15 Times the Media Got Racial Justice Right in 2015

In 2015, the media had a lot to say about race and racism. Though a lot of reporting did little to advance the cause of racial justice, many voices emerged that challenged dominant narratives, exposed grave injustices and asked us to think about race in progressive new ways. Below are 15 articles, opinion editorials, videos and podcasts from the past year that we think got racial justice right.

This is certainly not a complete list. Have another example of the media getting racial justice right this year? Share it with us via Twitter or Facebook!

1. “A Dream Undone: Inside the 50-year campaign to roll back the Voting Rights Act," Jim Rutenberg, The New York Times

“All of these seemingly sudden changes were a result of a little-known part of the American civil rights story. It involves a largely Republican countermovement of ideologues and partisan operatives who, from the moment the Voting Rights Act became law, methodically set out to undercut or dismantle its most important requirements.”


2. "Is kindergarten too young to suspend a student?", PBS Newshour

“Could out-of-school suspensions be a factor in the network’s academic success? Eva Moskowitz’s critics think so. They accuse her of suspending very young children over and over to persuade parents to change schools before state testing begins in third grade. Could that be true? We do know that some Success Academy students are suspended over and over.”


3. "Busting the Myth of 'The Ferguson Effect'," Brentin Mock, Citylab

"Anyone aware of the 2009 murder of Oscar Grant by Oakland transit police (made into the 2013 film Fruitvale Station) or April Martin’s 2014 documentary Cincinnati Goddamn (about the 2001 riots after two African Americans were killed by city police) knows that agitation in black communities has been simmering for way longer than nine months. Still, Mac Donald has been trying to make the term “The Ferguson effect” happen, by arguing, as she did in May, that an “incessant drumbeat against the police” has resulted in increased crime throughout St. Louis county."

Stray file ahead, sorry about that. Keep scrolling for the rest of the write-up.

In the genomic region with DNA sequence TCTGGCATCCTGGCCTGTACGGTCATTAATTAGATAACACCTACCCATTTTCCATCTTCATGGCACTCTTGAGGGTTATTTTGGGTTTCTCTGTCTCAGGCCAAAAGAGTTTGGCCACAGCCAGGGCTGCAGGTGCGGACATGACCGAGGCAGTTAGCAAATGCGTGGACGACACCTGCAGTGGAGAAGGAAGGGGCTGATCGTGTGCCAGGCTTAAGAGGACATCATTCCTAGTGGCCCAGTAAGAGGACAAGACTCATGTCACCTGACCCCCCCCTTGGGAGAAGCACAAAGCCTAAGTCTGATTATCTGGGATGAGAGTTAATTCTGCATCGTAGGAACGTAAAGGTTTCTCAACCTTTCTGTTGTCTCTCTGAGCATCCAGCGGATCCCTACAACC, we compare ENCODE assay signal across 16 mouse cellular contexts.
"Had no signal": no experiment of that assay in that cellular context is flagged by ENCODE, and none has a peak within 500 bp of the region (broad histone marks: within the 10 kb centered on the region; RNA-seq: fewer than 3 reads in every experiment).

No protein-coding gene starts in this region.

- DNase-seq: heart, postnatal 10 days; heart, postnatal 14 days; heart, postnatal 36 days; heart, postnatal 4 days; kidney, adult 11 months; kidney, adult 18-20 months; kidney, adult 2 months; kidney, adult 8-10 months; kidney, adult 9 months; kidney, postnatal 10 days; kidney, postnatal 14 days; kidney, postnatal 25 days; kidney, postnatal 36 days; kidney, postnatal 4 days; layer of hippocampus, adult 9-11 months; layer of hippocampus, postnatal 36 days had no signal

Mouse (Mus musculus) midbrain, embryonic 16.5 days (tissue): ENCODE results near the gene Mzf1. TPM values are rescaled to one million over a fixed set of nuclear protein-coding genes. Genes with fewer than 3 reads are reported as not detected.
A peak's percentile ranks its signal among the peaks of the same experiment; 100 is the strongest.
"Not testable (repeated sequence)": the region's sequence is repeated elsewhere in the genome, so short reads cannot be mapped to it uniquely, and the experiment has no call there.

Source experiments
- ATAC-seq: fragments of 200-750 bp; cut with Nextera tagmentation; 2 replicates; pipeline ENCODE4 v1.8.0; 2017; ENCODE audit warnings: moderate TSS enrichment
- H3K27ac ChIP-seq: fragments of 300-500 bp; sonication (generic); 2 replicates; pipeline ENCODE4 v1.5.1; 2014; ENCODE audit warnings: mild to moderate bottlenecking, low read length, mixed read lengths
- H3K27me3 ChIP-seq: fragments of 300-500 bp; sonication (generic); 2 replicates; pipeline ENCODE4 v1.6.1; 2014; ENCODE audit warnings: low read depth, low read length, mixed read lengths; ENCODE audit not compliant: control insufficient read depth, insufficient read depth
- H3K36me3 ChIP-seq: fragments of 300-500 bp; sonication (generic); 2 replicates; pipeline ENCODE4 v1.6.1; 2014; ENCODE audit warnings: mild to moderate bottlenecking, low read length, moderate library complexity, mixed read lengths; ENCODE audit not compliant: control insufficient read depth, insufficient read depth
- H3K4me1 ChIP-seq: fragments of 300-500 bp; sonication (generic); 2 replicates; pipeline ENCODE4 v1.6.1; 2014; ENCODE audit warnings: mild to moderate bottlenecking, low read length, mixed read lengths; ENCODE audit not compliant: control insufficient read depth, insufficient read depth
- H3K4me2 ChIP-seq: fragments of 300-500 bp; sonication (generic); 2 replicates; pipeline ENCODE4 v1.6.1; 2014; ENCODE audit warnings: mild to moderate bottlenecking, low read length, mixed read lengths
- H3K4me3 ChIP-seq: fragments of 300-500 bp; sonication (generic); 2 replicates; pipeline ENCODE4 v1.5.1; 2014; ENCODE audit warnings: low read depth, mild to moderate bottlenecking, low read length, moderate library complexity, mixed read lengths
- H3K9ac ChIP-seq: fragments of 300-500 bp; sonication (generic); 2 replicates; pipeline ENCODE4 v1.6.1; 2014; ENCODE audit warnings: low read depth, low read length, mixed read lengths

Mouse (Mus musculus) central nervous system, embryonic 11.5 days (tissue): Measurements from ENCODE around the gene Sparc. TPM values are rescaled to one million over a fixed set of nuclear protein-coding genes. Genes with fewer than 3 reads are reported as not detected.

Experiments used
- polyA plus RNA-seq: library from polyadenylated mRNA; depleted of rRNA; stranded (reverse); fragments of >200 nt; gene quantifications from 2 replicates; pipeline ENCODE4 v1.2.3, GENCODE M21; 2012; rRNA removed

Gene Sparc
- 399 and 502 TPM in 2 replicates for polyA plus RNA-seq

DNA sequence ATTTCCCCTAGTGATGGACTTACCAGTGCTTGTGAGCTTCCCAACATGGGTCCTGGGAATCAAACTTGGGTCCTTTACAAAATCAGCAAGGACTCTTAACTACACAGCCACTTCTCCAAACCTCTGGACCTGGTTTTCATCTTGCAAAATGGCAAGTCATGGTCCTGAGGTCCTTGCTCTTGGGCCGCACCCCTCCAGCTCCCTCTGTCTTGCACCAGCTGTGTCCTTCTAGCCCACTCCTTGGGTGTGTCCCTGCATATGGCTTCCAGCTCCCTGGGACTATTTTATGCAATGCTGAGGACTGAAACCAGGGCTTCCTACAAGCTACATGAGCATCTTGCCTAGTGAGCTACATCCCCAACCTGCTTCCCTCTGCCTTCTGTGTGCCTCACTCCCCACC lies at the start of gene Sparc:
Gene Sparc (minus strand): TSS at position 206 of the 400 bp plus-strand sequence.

4. "60 Years After Emmett Till’s Murder, Black Lives Still Matter," Errin Whack, NBC News

“The role of the media was instrumental in bringing and keeping international attention on both cases. In the Till murder, it was the Black Press that relentlessly covered the murder and trial in an attempt to fully expose the horrors of the segregated South. In Brown's death, social media quickly dispelled any notions of a post-racial society.”


5. “The Black Family in the Age of Mass Incarceration," Ta-Nehisi Coates, The Atlantic

“Mass incarceration is, ultimately, a problem of troublesome entanglements. To war seriously against the disparity in unfreedom requires a war against a disparity in resources. And to war against a disparity in resources is to confront a history in which both the plunder and the mass incarceration of blacks are accepted commonplaces.”


6. “The Rebirth of Black Rage," Mychal Denzel Smith, The Nation

"But black rage is about holding America accountable. It does not distract “attention from solving real problems”; it illuminates those problems and asks America to confront their roots. If black rage has prevented alliances from forging, those are likely not alliances that would have yielded much in the way of progress anyway."


7. “The school-to-prison pipeline affects girls of color, but reform efforts pass them by,” Ruth Jeannoel, The Guardian


“Despite the statistics, there are no initiatives like the My Brother’s Keeper program – a five-year, $200m program initiated by President Obama to support boys of color – to engage and nurture young women of color. Even though black girls are criminalized and brutalized by the same oppressive system, rarely does their brutalization make national news."


8. “This American Life: The Problem We All Live With," Nikole Hannah Jones, This American Life